‘Maleficent’ begins as many Disney do, with a love story between two unlikelies. In this case, the winged titular Fae girl and a poor human boy, who spend years building a bond of love.
But human greed and lust for power overshadows the boy, Stefan (Sharlto Copley), who longs to be king by any means necessary. When given the opportunity, Stefan uses his history with Maleficent (Angelina Jolie) to catch her off guard. Stefan drugs Maleficent and brutally severs her wings while she sleeps, instead of killing her. But there are far worse things than death, as Maleficent soon finds out.
Maleficent’s wail of anguish the morning after, as she awakes aching and in pain, her seat of power having been violated by the one she trusted the most, is a similar sound to the one many sexual assault survivors make when they they begin processing what has happened without their consent. Whether they vocalize it or internalize it, Maleficent’s lament is familiar and real. A cry for what has been taken. Not just the physical violation. But the emotional and psychological breaches that make it difficult, if not impossible to ever trust again. For some, these layers of pain harden into an all-consuming rage, like it does for Maleficent. And who can blame her? She has earned her fury. Stefan’s actions beg for revenge.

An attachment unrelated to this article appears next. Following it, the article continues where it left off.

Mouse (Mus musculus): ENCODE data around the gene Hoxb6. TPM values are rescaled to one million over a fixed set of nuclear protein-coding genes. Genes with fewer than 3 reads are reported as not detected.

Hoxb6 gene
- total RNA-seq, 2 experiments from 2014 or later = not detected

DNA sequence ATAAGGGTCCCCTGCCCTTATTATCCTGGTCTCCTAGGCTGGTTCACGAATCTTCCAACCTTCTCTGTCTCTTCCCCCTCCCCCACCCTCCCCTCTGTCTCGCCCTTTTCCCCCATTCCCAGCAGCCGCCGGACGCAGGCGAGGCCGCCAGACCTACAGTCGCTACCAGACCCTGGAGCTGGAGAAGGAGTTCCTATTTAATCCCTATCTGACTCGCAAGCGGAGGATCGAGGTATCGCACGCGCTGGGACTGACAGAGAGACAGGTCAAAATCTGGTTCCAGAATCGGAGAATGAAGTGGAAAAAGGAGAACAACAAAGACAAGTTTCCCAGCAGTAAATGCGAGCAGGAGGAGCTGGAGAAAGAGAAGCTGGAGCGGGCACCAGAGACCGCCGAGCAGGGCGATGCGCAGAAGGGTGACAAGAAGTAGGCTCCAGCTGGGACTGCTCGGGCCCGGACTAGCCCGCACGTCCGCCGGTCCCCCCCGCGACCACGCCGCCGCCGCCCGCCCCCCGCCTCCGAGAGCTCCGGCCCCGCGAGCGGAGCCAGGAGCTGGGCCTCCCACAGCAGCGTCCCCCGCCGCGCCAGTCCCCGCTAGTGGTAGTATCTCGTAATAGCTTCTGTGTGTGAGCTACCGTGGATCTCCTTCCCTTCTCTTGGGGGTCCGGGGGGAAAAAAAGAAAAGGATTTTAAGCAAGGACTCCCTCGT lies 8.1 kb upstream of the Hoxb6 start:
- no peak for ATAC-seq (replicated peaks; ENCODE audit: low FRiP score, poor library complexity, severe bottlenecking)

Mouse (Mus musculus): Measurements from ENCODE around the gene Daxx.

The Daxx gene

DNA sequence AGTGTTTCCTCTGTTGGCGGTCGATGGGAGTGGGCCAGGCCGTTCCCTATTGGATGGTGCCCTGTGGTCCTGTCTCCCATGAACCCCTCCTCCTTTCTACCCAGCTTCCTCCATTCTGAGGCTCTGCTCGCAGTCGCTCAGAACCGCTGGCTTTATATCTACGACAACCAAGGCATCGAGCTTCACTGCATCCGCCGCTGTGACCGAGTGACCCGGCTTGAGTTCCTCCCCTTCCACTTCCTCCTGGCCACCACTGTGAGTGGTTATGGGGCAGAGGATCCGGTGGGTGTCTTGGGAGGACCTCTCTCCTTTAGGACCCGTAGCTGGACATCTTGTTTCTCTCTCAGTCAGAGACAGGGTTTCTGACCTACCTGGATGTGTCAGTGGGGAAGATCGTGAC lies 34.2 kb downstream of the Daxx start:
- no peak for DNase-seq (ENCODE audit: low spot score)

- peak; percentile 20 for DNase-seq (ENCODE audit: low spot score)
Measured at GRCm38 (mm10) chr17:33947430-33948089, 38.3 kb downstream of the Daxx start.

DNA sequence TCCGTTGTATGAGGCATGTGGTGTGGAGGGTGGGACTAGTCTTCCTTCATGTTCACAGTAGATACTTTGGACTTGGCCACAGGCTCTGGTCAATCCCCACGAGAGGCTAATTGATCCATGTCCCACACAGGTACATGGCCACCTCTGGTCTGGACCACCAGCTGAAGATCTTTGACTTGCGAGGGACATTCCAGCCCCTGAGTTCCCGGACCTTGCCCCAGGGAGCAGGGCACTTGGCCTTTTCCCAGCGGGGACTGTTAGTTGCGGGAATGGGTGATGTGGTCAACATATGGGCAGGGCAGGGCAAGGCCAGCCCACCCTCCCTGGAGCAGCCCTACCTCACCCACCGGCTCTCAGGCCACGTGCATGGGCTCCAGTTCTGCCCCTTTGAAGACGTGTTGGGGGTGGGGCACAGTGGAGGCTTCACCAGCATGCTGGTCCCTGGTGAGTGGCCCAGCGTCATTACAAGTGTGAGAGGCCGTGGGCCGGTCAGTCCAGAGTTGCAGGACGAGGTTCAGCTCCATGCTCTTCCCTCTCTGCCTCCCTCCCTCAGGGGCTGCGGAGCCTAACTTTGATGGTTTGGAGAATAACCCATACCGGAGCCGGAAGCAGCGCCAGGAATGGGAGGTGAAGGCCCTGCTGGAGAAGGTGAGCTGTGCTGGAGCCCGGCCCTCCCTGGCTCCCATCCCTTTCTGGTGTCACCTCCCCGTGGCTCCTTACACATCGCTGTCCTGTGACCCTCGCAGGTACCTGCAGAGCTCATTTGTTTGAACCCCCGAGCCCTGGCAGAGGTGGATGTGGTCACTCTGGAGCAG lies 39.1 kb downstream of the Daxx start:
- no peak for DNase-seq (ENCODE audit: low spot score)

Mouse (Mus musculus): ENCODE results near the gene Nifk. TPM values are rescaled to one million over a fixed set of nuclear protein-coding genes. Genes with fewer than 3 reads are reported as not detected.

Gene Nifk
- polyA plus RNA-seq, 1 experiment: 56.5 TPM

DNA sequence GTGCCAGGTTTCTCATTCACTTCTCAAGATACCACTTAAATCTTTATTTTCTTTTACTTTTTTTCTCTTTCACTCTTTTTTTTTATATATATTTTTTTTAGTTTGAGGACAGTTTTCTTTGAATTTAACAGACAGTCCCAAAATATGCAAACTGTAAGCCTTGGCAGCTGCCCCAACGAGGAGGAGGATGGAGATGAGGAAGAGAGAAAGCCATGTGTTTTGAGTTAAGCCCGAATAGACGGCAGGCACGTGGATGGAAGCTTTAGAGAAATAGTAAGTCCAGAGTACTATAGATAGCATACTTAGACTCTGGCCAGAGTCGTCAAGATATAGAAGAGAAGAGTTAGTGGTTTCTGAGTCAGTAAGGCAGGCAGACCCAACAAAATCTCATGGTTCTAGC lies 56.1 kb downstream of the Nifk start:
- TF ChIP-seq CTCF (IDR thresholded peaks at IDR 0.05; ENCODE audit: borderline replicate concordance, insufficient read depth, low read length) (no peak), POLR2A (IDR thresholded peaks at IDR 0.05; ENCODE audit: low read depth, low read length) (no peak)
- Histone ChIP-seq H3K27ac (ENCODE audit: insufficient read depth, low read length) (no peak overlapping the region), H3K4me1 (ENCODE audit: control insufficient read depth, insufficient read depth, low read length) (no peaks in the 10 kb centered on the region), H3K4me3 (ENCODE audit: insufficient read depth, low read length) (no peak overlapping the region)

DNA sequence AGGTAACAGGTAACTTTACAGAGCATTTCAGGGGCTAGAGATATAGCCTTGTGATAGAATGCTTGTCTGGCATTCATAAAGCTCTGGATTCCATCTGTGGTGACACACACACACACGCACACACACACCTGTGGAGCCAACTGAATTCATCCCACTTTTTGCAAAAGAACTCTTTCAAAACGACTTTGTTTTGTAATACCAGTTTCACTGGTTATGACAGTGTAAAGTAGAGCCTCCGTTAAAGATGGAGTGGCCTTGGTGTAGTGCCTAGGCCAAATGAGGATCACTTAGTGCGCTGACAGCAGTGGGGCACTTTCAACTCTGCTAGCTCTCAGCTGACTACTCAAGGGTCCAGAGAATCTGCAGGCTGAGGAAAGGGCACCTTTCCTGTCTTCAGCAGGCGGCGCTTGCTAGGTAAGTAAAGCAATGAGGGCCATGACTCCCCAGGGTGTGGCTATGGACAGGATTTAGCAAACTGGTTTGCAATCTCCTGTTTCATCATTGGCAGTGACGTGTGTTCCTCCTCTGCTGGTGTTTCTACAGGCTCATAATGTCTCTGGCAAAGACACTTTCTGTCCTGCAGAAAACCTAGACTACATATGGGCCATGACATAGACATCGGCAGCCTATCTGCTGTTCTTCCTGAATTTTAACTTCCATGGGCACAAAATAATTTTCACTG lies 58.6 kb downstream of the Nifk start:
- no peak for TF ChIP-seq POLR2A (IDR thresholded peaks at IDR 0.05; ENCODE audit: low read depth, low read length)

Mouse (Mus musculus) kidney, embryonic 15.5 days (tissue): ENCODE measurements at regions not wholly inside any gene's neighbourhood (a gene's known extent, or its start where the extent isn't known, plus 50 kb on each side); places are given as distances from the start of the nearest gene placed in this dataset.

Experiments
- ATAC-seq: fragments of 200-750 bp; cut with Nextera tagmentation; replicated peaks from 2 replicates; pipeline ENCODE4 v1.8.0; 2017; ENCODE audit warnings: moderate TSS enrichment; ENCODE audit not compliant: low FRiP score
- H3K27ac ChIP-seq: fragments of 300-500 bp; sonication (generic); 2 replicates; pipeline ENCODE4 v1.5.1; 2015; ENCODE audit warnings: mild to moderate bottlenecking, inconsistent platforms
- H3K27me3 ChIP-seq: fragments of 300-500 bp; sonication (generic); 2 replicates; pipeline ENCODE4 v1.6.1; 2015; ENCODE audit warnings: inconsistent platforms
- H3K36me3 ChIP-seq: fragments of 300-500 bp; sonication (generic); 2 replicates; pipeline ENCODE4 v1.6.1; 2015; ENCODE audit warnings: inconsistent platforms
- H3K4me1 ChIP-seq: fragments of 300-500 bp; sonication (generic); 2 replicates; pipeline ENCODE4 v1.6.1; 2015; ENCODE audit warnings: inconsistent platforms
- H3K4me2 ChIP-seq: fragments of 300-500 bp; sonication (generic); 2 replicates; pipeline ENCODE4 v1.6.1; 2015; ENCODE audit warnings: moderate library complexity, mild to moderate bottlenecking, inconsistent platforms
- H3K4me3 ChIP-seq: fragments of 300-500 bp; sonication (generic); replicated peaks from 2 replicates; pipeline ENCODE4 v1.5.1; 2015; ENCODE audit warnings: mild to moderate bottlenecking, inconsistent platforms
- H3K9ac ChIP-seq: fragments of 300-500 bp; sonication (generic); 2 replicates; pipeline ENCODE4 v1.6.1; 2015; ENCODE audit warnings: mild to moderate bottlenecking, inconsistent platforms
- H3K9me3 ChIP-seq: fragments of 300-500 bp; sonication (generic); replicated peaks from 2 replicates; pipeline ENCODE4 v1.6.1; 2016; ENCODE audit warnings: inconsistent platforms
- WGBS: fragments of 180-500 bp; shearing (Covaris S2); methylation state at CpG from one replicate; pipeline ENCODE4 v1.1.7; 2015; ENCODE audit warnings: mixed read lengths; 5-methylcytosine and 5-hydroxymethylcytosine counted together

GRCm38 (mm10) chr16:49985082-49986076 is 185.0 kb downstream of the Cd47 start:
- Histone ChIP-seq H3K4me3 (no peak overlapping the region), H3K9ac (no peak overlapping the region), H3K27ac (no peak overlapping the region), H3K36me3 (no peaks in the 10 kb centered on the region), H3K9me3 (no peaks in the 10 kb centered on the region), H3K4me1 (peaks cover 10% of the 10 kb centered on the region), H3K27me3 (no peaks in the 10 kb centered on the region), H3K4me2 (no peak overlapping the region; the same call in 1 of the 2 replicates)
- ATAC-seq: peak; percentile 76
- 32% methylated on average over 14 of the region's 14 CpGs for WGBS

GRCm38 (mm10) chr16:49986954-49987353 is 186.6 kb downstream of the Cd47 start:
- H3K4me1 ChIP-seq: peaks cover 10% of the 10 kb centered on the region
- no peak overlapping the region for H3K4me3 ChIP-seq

“He did this to me so he could be king!” Maleficent screams as she makes a forest of thorns of the moors, and her once tender heart.
Colonizer violence is at the heart of this rape allegory. Rape as a weapon of war changes Maleficent. She becomes a monster who puts a death curse on an innocent baby, to damage the man who broke her.
And it changes King Stefan, too, as the weight of his evil deeds eat him alive from inside. He even keeps Maleficent’s wings locked in an iron case, a twisted trophy he spends hours talking to in an attempt to project his guilt onto her severed body. There’s a reason why rape is considered a war crime, and an act of genocide under certain conditions.
But on a positive note, the moment Maleficent gets her wings back is one of my favorite in cinema history. Because healing and wholeness are possible, even after physical and psychological devastation. And I love the alternative feminist reading of true love’s kiss. Because you can find love and trust again, often in the most unexpected places.
✨Diaval/5 stars. Highly recommend stronger punishments for sexual assault, legal or otherwise.✨
🦃ThanksKilling Terrors 2023 is the newest installment of my Horrorthon365 project, eclectic and unexpected genre watchlists with accompanying microreviews to suit the changing seasons. Horrorthon365 was sparked by a gnarly hand injury and surgery gone awry, hence the flash-style reviews. Browse the entire collection here. 🍗